Join us on a tour of the new space. All photos by Patrick Montero unless otherwise specified.

An aerial view of the new addition on Roberts Hall, which is mostly made of walls of windows.
A light-filled, two-story addition to Roberts Hall now provides an expanded and enhanced home for the Department of Music that includes the new Michael Jaharis Recital Hall, an extensive music library, faculty offices, practice rooms, rehearsal spaces, musical instrument storage, and more.
A grand piano in the middle of Jaharis Recital Hall in front of a wall of windows looking out over green lawns and trees.
The Jaharis Recital Hall and its soaring wall of windows offers a panoramic view of the campus and the Duck Pond. The building can be accessed from Fletcher-Silver Walk, and the nearby Haverford SEPTA station is a five-minute walk from the facility. 
Roberts Hall with its white column entrance to the right with the new, mostly glass addition to the left.
Roberts Hall (right) remains home to Marshall Auditorium, where large concerts are performed.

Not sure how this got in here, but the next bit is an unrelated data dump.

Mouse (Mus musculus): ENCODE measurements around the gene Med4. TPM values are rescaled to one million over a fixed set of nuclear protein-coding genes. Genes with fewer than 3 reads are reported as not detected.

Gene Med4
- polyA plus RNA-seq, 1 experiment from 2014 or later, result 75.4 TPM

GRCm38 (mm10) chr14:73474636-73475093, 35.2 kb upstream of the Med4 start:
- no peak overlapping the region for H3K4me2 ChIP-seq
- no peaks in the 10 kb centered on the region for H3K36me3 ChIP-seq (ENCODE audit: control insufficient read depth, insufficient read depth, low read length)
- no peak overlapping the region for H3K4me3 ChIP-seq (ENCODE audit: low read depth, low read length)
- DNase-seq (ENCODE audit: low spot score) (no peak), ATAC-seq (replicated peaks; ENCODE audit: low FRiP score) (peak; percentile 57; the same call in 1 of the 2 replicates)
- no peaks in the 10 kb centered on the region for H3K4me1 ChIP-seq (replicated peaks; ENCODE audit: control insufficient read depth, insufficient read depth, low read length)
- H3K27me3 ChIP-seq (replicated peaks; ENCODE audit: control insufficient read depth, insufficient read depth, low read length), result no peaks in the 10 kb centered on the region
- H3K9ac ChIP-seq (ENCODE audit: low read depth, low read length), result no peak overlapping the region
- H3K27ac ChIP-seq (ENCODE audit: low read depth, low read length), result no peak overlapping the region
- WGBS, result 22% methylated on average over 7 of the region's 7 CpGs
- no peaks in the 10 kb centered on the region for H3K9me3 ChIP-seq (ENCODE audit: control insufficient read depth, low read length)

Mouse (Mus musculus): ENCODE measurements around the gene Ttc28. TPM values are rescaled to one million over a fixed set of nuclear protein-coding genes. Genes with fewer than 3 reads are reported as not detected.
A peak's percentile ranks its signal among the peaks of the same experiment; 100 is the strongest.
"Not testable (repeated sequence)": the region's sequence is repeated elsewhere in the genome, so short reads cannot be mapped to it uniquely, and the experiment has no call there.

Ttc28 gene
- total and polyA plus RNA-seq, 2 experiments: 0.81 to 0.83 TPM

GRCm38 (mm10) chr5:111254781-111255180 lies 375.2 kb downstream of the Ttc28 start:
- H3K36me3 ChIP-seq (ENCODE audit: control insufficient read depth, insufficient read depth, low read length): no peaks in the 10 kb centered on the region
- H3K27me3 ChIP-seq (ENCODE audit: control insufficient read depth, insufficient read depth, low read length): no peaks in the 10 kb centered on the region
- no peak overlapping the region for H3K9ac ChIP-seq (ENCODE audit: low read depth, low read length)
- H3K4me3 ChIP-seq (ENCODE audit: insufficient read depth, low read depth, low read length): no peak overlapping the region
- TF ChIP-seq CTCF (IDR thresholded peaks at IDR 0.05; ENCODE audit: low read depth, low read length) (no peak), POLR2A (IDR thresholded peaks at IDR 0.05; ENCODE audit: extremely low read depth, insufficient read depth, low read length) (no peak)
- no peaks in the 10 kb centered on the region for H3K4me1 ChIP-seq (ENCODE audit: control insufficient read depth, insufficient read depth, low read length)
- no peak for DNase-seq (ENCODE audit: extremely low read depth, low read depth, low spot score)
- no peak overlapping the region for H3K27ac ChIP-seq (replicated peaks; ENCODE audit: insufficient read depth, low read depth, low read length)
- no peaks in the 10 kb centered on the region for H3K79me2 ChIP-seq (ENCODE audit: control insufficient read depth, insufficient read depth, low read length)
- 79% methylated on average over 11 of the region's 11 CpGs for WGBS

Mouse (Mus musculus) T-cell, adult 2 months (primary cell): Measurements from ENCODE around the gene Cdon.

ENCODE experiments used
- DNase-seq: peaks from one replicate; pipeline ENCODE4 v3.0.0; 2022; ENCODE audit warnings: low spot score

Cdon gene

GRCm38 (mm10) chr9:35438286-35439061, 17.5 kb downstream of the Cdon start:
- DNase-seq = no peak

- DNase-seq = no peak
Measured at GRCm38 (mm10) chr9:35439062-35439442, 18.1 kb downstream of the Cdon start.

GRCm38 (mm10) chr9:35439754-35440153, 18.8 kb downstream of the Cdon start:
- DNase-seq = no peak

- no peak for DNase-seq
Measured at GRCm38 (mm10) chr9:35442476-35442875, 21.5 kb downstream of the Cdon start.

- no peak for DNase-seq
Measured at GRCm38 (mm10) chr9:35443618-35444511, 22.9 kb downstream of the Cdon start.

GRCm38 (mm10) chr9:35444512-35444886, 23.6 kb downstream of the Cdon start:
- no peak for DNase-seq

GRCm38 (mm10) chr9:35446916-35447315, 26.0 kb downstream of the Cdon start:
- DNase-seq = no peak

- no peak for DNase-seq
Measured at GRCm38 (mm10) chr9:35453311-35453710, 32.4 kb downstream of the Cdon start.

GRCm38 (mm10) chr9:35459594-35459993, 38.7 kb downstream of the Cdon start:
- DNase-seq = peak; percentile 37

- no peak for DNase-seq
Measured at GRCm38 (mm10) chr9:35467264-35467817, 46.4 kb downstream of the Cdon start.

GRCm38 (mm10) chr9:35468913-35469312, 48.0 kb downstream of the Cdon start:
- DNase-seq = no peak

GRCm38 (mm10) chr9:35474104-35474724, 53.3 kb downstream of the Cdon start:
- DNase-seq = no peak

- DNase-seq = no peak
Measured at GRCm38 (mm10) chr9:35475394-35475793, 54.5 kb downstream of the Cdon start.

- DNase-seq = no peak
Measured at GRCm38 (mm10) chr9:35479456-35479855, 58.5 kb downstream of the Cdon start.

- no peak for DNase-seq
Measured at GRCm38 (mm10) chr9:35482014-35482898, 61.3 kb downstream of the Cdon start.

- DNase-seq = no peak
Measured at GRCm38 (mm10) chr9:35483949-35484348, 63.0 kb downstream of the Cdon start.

The Bi-Co Chamber Singers, all wearing masks, stand in a horseshoe formation around the conductor and his piano in front of the wall of windows in the new recital hall.
The new recital hall was conceived as a rehearsal, instructional, and performance space for the Bi-Co Chamber Singers (pictured), Bi-Co Orchestra, Bi-Co Chorale, and chamber ensembles, as well as a place to showcase guest recitalists. 
The seats for the audience in the new recital hall, including permanent blue ones and moveable black ones.
The hall features fixed seating for 80; it has additional flexible seating on the floor and advanced capacities for sound and video recording and multimedia performance. The curtains on the side and back walls can be opened and closed to adjust the acoustics of the room for different types of performances. 
A student wearing a mask looks for a book in the music library.
The Harris Music Library’s collection includes a rich array of scores, chamber music parts, critical and theoretical writings, audio and video recordings, and core reference works. The library also subscribes to digital and streaming collections from around the world, and has audio-video and computer workstations that provide access to those resources, as well as digital tools for music editing and sound recording.
A class of masked students sits around a bright new classroom and Professor Freedman stands at the front of the class near a flat-screen TV and a piano.
Professor of Music and Department Chair Richard Freedman teaches his “Thinking About Music: Ideas, History, and Musicology” course in the music facility classroom, which can accommodate 35 students. Photo by Holden Blanco ’17.